If you’re worried about birds, you should be worried about climate change, not wind turbines. That’s one of the reasons the RSPB built a turbine at their HQ.
Wind turbines do kill birds. And bats. But before you swallow the Daily Mail’s claim that wind turbines kill 22 million birds a year, or Donald Trump’s line that wind power is killing ALL OF THE EAGLES, it’s worth doing some fact-checking.
The UK’s first wind farm was built 25 years ago in Delabole, Cornwall. Founder Peter Edwards tells a wonderful story of Starlings flying by. “The sky went black with them, and they were heading directly for turbine, and I thought ‘golly this is going to be carnage’.”
But, the Starlings seemed to be weaving in and out of the turbines. When Peter went up to take a look, he found “there was not one dead bird underneath that turbine.”
There are electricity pylons near the Delabole wind farm. “What is interesting,” says Peter, is “you find dead birds under the pylon wires continually”.
According to the Centre for Sustainable Energy, wind turbines are responsible for less than 0.01% of avian mortality caused by humans. It might be hard to hear, but British cats kill around 55 million birds a year. And that’s before we get into the other things we humans make – windows, roads, plyons, chicken nuggets, climate change…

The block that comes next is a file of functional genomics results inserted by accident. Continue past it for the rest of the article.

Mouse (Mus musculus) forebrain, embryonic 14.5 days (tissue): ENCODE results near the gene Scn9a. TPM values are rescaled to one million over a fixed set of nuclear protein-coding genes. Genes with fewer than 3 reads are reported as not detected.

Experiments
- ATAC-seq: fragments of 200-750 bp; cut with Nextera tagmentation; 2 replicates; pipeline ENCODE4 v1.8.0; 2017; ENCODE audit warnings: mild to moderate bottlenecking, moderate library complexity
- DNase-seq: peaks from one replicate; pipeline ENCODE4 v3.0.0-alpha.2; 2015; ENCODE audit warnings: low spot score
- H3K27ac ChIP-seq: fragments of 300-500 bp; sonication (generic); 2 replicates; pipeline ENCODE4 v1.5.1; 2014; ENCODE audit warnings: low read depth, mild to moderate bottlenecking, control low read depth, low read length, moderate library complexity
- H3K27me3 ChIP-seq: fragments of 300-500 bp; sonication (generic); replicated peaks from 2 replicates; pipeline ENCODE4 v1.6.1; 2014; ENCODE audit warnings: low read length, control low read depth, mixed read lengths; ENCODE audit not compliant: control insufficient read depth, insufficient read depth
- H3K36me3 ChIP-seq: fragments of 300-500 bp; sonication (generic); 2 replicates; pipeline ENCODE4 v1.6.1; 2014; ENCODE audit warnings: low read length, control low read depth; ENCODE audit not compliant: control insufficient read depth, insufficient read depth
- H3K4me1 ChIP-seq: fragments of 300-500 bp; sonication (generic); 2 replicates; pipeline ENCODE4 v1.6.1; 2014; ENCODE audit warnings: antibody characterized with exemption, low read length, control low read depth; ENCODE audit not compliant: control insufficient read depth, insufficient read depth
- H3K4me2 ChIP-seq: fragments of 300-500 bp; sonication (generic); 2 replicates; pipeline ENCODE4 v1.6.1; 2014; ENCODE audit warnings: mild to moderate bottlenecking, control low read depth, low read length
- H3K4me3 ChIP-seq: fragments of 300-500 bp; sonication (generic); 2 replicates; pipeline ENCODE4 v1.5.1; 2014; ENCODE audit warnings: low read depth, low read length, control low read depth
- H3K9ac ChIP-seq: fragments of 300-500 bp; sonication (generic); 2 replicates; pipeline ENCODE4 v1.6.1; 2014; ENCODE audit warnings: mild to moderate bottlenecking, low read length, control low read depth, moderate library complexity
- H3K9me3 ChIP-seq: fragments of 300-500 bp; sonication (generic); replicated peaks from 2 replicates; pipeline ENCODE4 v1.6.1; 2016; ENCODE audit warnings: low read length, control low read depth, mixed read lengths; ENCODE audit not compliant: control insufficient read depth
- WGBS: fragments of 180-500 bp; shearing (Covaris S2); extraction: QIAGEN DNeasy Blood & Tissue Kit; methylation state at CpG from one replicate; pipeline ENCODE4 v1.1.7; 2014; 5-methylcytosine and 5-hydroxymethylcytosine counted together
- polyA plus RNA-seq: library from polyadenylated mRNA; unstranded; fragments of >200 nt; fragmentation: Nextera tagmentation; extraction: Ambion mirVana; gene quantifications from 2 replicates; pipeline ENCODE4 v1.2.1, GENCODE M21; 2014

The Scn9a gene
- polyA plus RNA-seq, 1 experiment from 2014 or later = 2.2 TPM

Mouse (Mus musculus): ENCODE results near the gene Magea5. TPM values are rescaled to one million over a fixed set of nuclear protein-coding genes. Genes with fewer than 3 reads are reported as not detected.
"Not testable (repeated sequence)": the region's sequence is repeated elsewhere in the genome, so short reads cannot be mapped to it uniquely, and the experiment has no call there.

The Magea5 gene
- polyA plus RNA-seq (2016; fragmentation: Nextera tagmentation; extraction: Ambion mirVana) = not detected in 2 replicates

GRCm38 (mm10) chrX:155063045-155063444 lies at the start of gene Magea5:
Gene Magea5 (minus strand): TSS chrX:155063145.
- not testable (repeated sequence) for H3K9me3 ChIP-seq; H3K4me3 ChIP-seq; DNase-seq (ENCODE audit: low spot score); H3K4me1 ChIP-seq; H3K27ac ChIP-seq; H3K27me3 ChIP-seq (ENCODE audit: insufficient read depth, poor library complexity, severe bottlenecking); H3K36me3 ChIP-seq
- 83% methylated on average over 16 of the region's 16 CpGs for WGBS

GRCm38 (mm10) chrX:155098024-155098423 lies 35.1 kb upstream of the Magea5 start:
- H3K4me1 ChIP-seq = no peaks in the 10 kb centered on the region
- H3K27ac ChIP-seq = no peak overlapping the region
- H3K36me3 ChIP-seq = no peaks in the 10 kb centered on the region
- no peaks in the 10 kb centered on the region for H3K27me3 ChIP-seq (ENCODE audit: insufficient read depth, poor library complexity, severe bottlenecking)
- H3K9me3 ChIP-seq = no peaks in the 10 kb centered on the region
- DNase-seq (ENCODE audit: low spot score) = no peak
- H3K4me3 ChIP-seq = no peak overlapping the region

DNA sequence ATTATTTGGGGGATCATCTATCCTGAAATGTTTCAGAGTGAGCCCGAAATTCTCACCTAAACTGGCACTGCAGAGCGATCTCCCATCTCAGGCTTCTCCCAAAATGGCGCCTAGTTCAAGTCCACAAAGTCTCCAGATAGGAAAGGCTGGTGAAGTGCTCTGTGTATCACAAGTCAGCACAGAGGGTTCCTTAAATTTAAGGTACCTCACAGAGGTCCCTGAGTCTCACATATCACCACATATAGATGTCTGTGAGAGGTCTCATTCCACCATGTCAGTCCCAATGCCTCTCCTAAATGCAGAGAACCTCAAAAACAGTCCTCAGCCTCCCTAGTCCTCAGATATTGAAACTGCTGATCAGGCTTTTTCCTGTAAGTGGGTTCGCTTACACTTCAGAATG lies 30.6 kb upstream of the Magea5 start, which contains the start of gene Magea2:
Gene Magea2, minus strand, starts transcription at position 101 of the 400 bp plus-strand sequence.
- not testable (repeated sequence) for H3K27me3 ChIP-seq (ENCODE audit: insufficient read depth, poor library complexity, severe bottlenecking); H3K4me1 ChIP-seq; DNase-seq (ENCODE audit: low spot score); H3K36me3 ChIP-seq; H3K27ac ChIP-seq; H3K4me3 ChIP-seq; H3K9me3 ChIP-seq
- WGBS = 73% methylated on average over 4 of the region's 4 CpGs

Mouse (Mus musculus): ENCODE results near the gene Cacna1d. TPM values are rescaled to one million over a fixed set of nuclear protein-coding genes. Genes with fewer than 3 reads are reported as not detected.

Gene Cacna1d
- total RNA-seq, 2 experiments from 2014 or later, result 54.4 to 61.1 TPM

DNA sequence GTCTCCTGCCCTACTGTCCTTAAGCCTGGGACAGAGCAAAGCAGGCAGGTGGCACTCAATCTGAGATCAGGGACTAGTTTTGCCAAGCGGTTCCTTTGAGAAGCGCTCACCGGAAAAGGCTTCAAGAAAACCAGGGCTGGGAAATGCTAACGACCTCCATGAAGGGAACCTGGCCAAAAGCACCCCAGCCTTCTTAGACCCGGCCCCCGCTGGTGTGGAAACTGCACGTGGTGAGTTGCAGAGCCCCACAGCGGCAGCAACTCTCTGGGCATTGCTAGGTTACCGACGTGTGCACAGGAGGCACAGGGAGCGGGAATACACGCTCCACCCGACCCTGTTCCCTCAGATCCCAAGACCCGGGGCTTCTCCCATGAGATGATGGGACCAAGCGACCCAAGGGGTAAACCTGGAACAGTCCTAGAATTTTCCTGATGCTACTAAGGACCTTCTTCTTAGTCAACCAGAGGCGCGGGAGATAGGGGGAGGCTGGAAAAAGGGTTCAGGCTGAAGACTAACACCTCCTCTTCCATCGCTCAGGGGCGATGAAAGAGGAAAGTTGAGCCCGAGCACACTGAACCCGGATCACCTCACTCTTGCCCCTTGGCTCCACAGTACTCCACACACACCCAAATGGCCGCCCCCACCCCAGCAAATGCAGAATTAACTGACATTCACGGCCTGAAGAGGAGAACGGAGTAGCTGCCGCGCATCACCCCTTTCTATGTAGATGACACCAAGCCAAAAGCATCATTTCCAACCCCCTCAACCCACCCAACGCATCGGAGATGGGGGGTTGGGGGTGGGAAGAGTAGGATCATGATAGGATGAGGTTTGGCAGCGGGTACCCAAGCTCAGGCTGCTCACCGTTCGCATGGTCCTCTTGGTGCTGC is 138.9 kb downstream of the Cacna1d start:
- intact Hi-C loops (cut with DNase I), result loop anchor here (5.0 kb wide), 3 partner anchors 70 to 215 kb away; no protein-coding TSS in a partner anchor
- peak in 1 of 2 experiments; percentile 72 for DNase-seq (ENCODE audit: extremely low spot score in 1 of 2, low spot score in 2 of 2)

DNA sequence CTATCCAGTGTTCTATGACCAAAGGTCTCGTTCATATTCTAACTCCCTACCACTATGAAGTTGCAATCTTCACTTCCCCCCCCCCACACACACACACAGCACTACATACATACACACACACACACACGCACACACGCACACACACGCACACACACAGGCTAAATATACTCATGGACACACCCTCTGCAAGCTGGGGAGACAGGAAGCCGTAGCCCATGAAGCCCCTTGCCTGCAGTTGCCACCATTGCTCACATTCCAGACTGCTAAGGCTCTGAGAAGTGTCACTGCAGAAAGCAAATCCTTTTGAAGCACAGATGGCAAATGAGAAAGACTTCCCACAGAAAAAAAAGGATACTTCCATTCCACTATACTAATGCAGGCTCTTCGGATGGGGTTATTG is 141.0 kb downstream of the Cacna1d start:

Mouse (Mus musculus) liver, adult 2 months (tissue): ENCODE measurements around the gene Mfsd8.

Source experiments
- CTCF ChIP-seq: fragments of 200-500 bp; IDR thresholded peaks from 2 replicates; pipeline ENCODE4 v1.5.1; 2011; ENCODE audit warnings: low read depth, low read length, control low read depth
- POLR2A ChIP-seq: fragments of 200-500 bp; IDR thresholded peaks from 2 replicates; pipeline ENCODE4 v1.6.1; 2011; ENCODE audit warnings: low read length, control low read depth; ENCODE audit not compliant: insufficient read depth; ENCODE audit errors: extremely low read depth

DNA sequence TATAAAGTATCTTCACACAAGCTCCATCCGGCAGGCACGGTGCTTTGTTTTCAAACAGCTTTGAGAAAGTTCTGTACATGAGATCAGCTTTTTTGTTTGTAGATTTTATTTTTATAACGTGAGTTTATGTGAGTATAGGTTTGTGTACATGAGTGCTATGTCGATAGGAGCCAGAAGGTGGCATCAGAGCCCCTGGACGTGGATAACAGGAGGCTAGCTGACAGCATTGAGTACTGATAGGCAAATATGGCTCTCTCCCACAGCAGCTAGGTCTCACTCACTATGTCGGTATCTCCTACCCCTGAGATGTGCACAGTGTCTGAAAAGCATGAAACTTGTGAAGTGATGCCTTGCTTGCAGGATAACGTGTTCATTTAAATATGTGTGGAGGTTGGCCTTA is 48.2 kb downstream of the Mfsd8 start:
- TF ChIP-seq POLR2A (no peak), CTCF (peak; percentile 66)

For another comparison, a study in 2013 looked at birds in the USA and worked out that whereas wind farms killed 20,000 birds there in 2009, fossil fuelled power plants killed more than 14 million, and that, per unit of electricity generated, fossil fuels were 17 times more dangerous to birds than wind turbines (check out this ace Carbon Brief overview for deets).
According to the RSPB, wind turbines can harm birds in three possible ways – disturbance, habitat loss (both direct and/or indirect) and collision. We should be aware of all of these issues and make sure turbines aren’t built on big migration routes or on breeding and roosting sites.
The main point the RSPB stress, however, is that climate change is the biggest threat to birds, and wind is part of the the solution. The trick – which the Bat Conservation Trust would also argue – is to do wind well. For their own turbine, the RSPB did three years of breeding and wintering bird surveys as well as surveying bat populations to make sure they wouldn’t harm the wildlife in their nature reserve or local area. Scientists are continuing to research what causes bird and bat deaths and how we can best mitigate it.